Eight reasons the cost of water is rising

Why is the cost of water rising? It’s going up due to eight key reasons.

By Willa Kuh and Fred Betz, PhD, LEED AP BD+C, Affiliated Engineers Inc., Madison July 17, 2014
  1. Significant backlog of capital projects. Nationally, the rate of investment in public water systems lags behind need. The U.S. EPA calculates that $344.7 billion must be invested before 2026 to attend to needed in-kind system replacement, including the costs associated with the Safe Drinking Water Act rules established through 2006. The National Association of Clean Water Agencies and the Association of Metropolitan Water Agencies collaborated to assess the costs to public water supplies of climate change. Their 2009 analysis, published in Confronting Climate Change: An Early Analysis of Water and Wastewater Adaptation Costs, estimates that $448 billion to $944 billion is needed through 2050 for infrastructure and operations and maintenance to respond to climate change impacts (exclusive of emergency response/removal resulting from extreme storm events and drought).
  2. Shift from federal to local funding for capital projects. In the past two decades the federal government has withdrawn from its long-established role as key capital investor in public water supplies, leaving states and local utilities to grapple with instituting new ways to attend to current and future investment needs.
  3. Utilities’ adoption of full-cost accounting practices. Water/sewer utilities are improving their financial practices through full-cost accounting. Approximately 75% of the cost of supplying and maintaining water systems is supported by property taxes rather than utility bills. To avoid tax increases, governments are shifting the costs of supplying and maintaining water systems to utility bills. While an important vehicle for long-term stability, this shift is the reason for many short-term steep rate increases.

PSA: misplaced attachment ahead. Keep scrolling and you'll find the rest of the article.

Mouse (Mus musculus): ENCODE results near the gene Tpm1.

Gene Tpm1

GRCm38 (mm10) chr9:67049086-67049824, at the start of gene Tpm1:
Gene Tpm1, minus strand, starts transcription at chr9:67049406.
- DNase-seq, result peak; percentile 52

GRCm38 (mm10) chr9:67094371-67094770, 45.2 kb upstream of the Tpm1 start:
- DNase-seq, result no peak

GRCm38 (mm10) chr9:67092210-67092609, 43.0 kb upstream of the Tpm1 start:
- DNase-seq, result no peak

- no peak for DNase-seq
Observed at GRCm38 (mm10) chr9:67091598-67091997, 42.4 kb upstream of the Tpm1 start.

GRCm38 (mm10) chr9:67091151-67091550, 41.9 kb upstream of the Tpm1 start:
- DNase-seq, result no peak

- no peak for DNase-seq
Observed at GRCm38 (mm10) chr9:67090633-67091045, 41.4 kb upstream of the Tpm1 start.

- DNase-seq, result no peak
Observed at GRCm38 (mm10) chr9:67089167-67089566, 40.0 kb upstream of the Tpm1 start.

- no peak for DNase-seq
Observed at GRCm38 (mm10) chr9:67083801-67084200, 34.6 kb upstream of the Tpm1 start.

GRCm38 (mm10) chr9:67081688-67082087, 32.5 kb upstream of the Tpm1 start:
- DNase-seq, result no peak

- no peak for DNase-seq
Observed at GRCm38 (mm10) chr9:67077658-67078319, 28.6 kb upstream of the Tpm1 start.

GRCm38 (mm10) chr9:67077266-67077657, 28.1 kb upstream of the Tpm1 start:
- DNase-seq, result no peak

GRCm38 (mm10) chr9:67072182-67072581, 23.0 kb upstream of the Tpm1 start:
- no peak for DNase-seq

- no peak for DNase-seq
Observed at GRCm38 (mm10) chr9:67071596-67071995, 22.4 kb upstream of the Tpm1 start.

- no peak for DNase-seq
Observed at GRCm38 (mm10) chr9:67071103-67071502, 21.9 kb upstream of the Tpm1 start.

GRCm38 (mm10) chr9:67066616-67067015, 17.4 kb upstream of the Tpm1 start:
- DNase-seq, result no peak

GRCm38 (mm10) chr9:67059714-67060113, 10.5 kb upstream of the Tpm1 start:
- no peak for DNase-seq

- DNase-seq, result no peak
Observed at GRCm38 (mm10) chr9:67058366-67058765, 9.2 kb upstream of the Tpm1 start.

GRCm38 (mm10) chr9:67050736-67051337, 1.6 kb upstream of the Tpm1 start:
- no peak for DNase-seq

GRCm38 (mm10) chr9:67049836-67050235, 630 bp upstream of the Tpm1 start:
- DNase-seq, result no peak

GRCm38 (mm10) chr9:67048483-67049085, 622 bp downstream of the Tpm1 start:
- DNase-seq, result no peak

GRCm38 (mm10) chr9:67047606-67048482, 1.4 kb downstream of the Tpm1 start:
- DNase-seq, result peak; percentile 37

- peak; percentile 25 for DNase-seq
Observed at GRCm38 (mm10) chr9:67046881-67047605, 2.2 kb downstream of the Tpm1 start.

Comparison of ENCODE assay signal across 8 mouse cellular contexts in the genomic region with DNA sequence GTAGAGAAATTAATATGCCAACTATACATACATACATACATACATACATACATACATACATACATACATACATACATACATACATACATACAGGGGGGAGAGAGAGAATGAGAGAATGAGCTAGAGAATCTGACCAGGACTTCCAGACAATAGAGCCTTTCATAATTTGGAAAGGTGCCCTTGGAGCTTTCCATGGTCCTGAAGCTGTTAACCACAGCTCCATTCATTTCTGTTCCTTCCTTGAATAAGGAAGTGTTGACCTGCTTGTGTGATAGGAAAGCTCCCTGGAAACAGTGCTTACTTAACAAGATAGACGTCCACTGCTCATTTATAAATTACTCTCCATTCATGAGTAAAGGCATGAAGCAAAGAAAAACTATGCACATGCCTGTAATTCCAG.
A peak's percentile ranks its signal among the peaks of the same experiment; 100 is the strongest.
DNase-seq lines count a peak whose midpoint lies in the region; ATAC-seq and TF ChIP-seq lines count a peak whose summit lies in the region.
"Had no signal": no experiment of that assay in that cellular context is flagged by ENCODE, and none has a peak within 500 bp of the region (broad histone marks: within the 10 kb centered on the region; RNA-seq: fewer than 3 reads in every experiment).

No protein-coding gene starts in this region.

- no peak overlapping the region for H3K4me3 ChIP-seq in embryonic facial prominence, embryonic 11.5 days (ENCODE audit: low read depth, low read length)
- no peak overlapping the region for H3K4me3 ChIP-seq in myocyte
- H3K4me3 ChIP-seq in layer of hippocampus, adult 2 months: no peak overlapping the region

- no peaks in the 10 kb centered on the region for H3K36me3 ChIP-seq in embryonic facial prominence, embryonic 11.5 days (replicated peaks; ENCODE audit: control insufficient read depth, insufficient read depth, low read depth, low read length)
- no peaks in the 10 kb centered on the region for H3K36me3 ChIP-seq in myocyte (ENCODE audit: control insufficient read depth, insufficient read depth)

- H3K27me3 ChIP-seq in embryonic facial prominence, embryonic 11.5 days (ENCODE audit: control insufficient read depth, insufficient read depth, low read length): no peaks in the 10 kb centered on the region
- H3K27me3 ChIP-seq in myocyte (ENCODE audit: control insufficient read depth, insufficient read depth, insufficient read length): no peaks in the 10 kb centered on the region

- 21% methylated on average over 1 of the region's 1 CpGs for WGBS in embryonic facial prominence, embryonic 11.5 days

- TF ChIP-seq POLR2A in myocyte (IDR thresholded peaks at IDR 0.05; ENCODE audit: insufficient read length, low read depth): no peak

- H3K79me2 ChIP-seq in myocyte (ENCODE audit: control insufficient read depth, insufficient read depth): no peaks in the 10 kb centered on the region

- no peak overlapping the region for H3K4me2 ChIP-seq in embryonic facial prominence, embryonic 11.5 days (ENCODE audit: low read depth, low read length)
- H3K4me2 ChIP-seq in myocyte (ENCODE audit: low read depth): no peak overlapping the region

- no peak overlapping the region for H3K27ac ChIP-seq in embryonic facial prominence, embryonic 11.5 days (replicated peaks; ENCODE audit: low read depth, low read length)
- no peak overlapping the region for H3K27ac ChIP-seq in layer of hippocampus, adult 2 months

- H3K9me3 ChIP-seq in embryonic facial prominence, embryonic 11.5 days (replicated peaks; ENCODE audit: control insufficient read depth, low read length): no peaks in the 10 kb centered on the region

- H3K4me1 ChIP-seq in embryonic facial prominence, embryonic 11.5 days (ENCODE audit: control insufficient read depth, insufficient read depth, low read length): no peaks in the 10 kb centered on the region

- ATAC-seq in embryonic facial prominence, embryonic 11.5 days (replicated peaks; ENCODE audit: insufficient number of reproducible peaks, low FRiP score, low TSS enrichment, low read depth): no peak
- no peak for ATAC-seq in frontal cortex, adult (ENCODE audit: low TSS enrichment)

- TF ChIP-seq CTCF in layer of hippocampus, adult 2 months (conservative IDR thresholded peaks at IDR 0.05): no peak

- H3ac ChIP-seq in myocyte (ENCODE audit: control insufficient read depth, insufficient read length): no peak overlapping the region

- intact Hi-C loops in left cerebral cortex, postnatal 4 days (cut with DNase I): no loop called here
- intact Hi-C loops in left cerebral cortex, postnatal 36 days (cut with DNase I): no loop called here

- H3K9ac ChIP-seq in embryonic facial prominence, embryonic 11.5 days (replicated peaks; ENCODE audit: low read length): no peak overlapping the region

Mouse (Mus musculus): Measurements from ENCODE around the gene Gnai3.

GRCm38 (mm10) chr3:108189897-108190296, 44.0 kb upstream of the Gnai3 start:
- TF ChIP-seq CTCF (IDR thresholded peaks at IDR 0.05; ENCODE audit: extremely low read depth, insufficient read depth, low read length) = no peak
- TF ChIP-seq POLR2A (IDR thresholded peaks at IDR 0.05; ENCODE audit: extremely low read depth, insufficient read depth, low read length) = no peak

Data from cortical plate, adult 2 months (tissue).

4. Population shift to higher demand climate zones. The U.S. population is growing and is concentrating in areas where long-term access to drinking water supply is a significant and costly challenge. The nation’s 10 fastest growing cities (metropolitan areas, included) are all in Sun Belt states: Raleigh, N.C.; Austin, Texas; Las Vegas, Nev.; Orlando, Fla.; Charlotte, N.C.; Riverside-San Bernardino, Calif.; Phoenix; Houston; San Antonio, Texas; and Dallas-Fort Worth.
  5. Limited access to clean water. Sixty-eight percent of the U.S. public consumes water sources from rivers, streams, lakes, ponds, and reservoirs. In 2009, the EPA reported on surveys of these sources, showing that 64% of the nation’s lakes, ponds, and reservoirs are so polluted so as to be characterized as impaired, not clean enough to support their designated uses. Also, 44% of the nation’s rivers and streams share the same status.
  6. Changes to North American water cycles. As precipitation shifts from snow to rain, so too rain water volume is increasingly concentrated in the most intensive storms. These changes correspond to an increase in flooding and a reduction in snowmelt supply to water sources, and frustrate demand for water to support human health, food, and energy needs.
  7. Simple supply and demand. In some locations, consumers’ conservation patterns are reducing net volume of water use, which prompts the need for an increase in rates to provide for system capital and operating needs.
  8. Regulation. Regulation of water quality has expanded, and is expected to continue to do so.

Willa Kuh is Affiliated Engineers’ director of planning. She has expertise in campus projects with an emphasis on resource planning, assisting clients in their development of facility master plans, strategic energy plans, sustainability plans, and climate mitigation plans. Kuh is a planner for the UW Health at the American Center project. Fred Betz is a senior sustainable systems analyst with Affiliated Engineers. With a doctorate in building performance and diagnostics from Carnegie Mellon University, he specializes in advanced building systems integration, energy and other resource simulation and planning, renewable energy and power generation, and controls and diagnostics. He is the lead energy and water analyst for the UW Health at the American Center project.